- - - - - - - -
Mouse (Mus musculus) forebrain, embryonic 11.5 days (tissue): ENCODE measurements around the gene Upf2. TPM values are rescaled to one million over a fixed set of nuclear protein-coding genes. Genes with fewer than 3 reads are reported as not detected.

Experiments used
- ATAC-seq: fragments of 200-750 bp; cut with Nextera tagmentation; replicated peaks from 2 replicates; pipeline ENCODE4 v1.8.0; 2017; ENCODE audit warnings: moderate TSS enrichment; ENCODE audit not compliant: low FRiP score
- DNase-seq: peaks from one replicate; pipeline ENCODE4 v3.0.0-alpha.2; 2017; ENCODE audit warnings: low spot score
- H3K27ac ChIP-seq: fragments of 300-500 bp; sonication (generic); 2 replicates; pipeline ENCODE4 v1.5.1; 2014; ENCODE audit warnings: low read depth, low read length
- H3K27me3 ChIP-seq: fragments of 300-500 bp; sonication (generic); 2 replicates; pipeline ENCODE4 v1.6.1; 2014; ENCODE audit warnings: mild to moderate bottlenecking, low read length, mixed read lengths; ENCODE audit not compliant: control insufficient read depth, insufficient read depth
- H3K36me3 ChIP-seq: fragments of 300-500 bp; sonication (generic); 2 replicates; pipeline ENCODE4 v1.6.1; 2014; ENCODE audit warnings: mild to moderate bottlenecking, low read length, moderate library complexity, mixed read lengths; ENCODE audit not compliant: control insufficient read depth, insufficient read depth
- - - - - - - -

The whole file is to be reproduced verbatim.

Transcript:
Mouse (Mus musculus) forebrain, embryonic 11.5 days (tissue): ENCODE measurements around the gene Upf2. TPM values are rescaled to one million over a fixed set of nuclear protein-coding genes. Genes with fewer than 3 reads are reported as not detected.

Experiments used
- ATAC-seq: fragments of 200-750 bp; cut with Nextera tagmentation; replicated peaks from 2 replicates; pipeline ENCODE4 v1.8.0; 2017; ENCODE audit warnings: moderate TSS enrichment; ENCODE audit not compliant: low FRiP score
- DNase-seq: peaks from one replicate; pipeline ENCODE4 v3.0.0-alpha.2; 2017; ENCODE audit warnings: low spot score
- H3K27ac ChIP-seq: fragments of 300-500 bp; sonication (generic); 2 replicates; pipeline ENCODE4 v1.5.1; 2014; ENCODE audit warnings: low read depth, low read length
- H3K27me3 ChIP-seq: fragments of 300-500 bp; sonication (generic); 2 replicates; pipeline ENCODE4 v1.6.1; 2014; ENCODE audit warnings: mild to moderate bottlenecking, low read length, mixed read lengths; ENCODE audit not compliant: control insufficient read depth, insufficient read depth
- H3K36me3 ChIP-seq: fragments of 300-500 bp; sonication (generic); 2 replicates; pipeline ENCODE4 v1.6.1; 2014; ENCODE audit warnings: mild to moderate bottlenecking, low read length, moderate library complexity, mixed read lengths; ENCODE audit not compliant: control insufficient read depth, insufficient read depth